Addiction can be isolating, and it creates pain and misunderstanding in relationships of all kinds. Being able to communicate clearly about your recovery experience and to ask for help when you need it can strengthen relationships and solve problems.
Healthy changes can support recovery. Choose to go to new, drug free places rather than old hangouts connected to your addiction. Find new friends instead of people who are still using drugs or alcohol. Take a class, start an exercise program or take a trip. Make a deliberate effort to replace old drug related behaviors and thoughts with new, positive ones.
Improve Your Diet
Addicts often eat poorly – or not at all. The body needs healthy foods to heal from addiction, so improving your diet can play a major part in recovery. Explore new foods, or learn to cook – but take specific steps to give your body the energy it needs to work on recovery.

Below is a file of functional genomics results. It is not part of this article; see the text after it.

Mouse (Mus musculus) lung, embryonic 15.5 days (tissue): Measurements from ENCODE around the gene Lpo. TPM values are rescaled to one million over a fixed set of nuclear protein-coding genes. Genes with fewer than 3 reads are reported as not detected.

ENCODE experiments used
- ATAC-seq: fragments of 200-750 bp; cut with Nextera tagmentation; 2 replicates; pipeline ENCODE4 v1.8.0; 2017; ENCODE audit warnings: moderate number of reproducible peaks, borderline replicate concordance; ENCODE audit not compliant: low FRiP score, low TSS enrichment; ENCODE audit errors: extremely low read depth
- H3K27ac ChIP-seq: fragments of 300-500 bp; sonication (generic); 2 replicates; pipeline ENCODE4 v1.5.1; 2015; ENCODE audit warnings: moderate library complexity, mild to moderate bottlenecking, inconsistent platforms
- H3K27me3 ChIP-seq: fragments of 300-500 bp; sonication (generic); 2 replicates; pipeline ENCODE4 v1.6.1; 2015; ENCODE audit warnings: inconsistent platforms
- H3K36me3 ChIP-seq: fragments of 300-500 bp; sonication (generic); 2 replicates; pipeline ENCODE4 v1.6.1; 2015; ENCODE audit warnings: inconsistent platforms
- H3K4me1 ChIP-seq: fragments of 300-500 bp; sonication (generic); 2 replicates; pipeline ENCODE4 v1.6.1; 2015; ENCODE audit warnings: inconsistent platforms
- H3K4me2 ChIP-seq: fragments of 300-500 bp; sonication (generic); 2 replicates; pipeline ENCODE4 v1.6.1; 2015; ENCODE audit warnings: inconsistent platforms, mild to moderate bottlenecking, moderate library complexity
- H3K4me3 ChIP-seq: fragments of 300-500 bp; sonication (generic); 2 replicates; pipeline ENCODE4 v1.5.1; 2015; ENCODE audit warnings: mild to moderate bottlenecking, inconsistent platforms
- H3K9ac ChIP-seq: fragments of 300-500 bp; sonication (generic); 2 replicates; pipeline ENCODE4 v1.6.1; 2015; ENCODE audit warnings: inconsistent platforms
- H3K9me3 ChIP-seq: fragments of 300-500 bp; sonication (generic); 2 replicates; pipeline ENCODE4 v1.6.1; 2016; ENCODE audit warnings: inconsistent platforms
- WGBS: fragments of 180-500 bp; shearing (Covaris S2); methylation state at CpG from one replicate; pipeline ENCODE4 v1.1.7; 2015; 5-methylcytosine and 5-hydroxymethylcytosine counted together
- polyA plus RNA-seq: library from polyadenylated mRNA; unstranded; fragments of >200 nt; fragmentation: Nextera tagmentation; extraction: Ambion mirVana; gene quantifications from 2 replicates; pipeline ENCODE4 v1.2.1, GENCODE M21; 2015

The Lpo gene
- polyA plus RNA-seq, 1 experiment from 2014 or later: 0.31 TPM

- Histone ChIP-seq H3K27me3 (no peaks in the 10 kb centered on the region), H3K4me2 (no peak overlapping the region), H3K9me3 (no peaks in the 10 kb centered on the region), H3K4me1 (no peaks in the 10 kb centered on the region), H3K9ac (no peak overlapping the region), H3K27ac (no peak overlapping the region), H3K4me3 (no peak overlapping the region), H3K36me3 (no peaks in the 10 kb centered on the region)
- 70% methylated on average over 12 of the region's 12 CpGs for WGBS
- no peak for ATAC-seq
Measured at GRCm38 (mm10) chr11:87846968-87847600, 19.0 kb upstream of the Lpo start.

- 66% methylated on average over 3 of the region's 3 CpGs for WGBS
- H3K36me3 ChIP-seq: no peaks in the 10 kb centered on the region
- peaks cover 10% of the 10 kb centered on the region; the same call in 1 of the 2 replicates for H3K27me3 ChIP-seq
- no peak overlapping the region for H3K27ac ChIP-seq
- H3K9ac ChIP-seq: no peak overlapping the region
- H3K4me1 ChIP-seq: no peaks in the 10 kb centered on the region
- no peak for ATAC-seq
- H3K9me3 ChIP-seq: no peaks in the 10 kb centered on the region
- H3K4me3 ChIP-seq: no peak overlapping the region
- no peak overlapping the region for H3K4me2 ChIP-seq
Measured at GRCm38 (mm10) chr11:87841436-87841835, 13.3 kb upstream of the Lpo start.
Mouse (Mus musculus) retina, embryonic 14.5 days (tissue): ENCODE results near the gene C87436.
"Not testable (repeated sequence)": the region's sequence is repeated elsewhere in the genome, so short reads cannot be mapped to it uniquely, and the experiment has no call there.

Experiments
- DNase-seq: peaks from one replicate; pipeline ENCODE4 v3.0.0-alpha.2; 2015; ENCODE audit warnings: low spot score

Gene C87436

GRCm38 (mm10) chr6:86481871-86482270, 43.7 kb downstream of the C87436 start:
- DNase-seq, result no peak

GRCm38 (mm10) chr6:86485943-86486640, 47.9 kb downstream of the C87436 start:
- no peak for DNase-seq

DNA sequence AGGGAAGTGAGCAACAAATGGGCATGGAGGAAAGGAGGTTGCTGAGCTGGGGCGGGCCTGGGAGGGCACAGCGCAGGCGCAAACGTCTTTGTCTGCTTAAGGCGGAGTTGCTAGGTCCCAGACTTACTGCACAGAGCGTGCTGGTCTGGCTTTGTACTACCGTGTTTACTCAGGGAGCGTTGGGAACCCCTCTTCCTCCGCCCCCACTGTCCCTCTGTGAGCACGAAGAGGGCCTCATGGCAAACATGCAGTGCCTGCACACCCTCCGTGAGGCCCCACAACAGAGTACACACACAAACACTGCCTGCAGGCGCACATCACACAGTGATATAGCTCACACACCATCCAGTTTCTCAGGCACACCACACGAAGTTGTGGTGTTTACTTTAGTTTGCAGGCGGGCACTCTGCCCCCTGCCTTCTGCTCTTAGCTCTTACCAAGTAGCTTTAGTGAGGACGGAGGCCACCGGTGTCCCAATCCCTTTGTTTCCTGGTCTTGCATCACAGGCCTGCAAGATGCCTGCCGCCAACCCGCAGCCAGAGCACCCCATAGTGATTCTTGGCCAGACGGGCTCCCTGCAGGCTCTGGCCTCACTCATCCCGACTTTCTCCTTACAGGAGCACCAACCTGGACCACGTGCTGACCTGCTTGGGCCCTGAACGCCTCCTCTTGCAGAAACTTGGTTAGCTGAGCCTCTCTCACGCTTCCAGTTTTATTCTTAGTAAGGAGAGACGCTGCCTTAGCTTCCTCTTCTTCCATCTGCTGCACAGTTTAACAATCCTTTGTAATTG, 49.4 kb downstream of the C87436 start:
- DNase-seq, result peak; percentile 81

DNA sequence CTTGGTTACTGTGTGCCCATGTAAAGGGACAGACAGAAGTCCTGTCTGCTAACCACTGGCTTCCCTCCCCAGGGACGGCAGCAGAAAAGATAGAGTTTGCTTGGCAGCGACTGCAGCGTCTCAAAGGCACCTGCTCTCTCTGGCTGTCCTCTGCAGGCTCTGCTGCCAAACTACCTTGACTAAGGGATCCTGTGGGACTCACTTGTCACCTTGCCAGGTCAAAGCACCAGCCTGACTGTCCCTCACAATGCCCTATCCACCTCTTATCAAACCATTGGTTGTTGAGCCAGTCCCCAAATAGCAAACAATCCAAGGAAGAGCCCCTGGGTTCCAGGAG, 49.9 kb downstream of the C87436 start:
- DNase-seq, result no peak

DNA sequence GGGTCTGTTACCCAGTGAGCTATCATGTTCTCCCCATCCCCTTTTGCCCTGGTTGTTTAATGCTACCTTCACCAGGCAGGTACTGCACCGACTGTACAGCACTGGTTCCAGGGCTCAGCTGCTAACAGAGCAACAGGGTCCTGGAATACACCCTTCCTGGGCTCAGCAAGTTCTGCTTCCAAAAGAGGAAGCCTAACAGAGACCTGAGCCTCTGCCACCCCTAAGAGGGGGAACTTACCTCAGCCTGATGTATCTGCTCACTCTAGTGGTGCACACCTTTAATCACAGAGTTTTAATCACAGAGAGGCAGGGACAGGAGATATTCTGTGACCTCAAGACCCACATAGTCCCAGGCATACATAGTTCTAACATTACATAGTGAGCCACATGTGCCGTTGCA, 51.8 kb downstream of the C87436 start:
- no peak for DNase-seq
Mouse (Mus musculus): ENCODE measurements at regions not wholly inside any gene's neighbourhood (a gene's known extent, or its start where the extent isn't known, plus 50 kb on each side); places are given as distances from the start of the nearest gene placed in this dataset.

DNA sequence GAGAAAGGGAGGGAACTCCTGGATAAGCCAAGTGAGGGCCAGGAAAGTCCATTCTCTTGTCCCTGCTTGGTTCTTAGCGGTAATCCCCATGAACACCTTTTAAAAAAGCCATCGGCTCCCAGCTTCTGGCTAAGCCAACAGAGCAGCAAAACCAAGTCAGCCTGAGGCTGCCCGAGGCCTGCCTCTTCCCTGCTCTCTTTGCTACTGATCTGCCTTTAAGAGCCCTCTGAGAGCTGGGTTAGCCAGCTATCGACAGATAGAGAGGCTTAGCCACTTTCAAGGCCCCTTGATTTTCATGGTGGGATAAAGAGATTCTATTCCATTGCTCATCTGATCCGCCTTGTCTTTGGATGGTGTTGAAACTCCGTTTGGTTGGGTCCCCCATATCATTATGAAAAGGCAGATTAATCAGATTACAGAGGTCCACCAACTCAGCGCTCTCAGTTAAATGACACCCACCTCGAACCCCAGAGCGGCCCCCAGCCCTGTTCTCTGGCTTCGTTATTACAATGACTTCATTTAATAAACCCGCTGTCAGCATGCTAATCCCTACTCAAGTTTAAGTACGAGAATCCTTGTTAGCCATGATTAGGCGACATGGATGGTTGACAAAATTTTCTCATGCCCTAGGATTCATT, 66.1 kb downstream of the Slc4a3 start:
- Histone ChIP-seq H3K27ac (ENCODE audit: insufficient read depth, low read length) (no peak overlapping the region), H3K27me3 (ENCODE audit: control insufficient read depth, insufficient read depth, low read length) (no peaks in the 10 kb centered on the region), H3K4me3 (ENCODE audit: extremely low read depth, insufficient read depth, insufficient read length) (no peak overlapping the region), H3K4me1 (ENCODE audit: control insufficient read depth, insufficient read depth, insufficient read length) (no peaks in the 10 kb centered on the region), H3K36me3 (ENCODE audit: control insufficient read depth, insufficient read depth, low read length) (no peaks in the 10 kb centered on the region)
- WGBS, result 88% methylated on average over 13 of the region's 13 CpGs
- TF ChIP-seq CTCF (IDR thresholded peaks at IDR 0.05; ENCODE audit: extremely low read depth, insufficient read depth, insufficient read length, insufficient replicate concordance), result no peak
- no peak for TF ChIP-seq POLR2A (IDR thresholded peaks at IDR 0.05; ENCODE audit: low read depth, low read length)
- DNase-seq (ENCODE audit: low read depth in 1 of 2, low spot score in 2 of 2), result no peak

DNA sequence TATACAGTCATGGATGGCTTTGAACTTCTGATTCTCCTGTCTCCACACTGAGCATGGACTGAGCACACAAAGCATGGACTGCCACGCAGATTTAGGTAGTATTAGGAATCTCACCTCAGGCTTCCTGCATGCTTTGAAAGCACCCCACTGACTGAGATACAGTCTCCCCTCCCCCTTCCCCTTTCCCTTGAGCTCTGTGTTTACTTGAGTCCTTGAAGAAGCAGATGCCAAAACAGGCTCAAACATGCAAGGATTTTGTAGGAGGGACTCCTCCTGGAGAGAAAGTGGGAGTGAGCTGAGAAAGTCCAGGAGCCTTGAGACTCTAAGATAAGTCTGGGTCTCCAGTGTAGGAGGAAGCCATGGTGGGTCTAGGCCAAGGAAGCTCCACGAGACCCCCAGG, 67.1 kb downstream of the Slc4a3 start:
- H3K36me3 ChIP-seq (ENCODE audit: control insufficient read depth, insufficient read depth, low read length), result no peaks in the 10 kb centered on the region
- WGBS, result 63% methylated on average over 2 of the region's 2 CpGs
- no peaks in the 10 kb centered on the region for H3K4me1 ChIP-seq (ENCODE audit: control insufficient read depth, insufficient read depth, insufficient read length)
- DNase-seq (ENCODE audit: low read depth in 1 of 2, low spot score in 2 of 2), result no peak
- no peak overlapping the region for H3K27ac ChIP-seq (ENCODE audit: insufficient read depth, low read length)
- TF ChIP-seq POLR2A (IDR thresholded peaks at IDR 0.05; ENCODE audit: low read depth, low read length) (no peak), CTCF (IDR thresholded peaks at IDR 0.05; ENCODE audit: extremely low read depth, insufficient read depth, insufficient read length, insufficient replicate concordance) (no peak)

Help Someone Else
Helping others goes hand in hand with gratitude to promote a positive outlook. Volunteer your time, or join a support group to share your experiences with addiction and help others in similar circumstances find their way to recovery.
Gratitude can be practiced anytime, anywhere – and it doesn’t cost a penny. But learning to pay attention to the good things that surround you every day can be one of the most valuable tools for your recovery from addiction. Whether you keep a journal, make a list, or choose some other way to track the positives in your life, a gratitude practice can be a constant, comforting companion on the road to recovery.